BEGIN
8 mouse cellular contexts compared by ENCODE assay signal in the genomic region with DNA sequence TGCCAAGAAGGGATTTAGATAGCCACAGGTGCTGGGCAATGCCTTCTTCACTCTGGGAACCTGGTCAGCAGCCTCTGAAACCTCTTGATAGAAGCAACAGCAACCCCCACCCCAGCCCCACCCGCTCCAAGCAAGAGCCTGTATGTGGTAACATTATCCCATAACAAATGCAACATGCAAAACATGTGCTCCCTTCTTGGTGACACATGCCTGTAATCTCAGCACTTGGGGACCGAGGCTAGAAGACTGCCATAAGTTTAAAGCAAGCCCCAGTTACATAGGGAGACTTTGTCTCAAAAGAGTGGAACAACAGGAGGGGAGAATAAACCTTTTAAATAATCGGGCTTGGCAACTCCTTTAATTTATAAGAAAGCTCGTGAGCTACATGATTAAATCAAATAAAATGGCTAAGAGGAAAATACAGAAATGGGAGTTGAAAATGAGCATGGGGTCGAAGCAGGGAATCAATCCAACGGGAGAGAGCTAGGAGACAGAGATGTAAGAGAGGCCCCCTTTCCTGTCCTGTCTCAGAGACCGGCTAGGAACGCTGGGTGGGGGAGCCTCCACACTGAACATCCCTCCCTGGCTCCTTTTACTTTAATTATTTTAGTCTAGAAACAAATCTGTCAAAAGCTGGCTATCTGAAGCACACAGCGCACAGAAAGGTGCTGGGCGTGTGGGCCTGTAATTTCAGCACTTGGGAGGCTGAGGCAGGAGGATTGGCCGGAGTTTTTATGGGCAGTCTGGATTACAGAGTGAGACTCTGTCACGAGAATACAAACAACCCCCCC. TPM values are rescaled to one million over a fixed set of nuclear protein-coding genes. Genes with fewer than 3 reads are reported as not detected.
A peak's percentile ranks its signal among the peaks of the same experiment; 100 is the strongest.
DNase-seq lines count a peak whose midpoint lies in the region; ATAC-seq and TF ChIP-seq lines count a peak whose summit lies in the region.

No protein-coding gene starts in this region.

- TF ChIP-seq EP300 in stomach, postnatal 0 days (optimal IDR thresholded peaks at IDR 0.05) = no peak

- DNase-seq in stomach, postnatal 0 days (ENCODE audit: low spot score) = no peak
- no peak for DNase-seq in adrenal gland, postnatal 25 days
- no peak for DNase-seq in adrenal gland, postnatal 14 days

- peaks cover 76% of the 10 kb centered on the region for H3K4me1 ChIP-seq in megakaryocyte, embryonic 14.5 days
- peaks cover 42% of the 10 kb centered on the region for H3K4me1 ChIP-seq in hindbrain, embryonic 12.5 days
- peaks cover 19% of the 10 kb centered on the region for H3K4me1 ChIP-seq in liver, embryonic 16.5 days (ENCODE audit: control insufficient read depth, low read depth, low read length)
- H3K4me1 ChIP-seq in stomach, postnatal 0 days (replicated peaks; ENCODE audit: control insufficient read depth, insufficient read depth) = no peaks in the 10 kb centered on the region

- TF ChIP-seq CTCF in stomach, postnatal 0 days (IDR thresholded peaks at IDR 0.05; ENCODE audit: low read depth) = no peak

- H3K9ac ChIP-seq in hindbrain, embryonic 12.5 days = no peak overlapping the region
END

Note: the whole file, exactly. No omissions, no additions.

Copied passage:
8 mouse cellular contexts compared by ENCODE assay signal in the genomic region with DNA sequence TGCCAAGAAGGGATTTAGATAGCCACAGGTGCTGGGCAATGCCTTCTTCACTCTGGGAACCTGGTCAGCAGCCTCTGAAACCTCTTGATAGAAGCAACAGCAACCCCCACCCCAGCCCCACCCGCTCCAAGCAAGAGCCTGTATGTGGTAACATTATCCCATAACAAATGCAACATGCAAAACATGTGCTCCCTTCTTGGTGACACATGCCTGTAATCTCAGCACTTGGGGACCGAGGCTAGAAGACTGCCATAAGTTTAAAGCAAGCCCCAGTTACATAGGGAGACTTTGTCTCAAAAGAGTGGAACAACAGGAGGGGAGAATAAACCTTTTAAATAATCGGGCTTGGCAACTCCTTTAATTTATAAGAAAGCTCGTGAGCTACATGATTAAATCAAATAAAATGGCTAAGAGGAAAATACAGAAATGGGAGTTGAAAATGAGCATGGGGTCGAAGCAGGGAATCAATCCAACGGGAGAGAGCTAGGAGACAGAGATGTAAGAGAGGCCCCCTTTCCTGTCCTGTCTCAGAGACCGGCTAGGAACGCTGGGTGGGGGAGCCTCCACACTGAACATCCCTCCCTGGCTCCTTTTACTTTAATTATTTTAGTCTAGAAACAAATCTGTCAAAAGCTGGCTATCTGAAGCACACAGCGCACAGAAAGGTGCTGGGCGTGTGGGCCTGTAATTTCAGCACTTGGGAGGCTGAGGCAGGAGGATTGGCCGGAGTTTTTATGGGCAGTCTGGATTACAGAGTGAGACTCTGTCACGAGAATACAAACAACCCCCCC. TPM values are rescaled to one million over a fixed set of nuclear protein-coding genes. Genes with fewer than 3 reads are reported as not detected.
A peak's percentile ranks its signal among the peaks of the same experiment; 100 is the strongest.
DNase-seq lines count a peak whose midpoint lies in the region; ATAC-seq and TF ChIP-seq lines count a peak whose summit lies in the region.

No protein-coding gene starts in this region.

- TF ChIP-seq EP300 in stomach, postnatal 0 days (optimal IDR thresholded peaks at IDR 0.05) = no peak

- DNase-seq in stomach, postnatal 0 days (ENCODE audit: low spot score) = no peak
- no peak for DNase-seq in adrenal gland, postnatal 25 days
- no peak for DNase-seq in adrenal gland, postnatal 14 days

- peaks cover 76% of the 10 kb centered on the region for H3K4me1 ChIP-seq in megakaryocyte, embryonic 14.5 days
- peaks cover 42% of the 10 kb centered on the region for H3K4me1 ChIP-seq in hindbrain, embryonic 12.5 days
- peaks cover 19% of the 10 kb centered on the region for H3K4me1 ChIP-seq in liver, embryonic 16.5 days (ENCODE audit: control insufficient read depth, low read depth, low read length)
- H3K4me1 ChIP-seq in stomach, postnatal 0 days (replicated peaks; ENCODE audit: control insufficient read depth, insufficient read depth) = no peaks in the 10 kb centered on the region

- TF ChIP-seq CTCF in stomach, postnatal 0 days (IDR thresholded peaks at IDR 0.05; ENCODE audit: low read depth) = no peak

- H3K9ac ChIP-seq in hindbrain, embryonic 12.5 days = no peak overlapping the region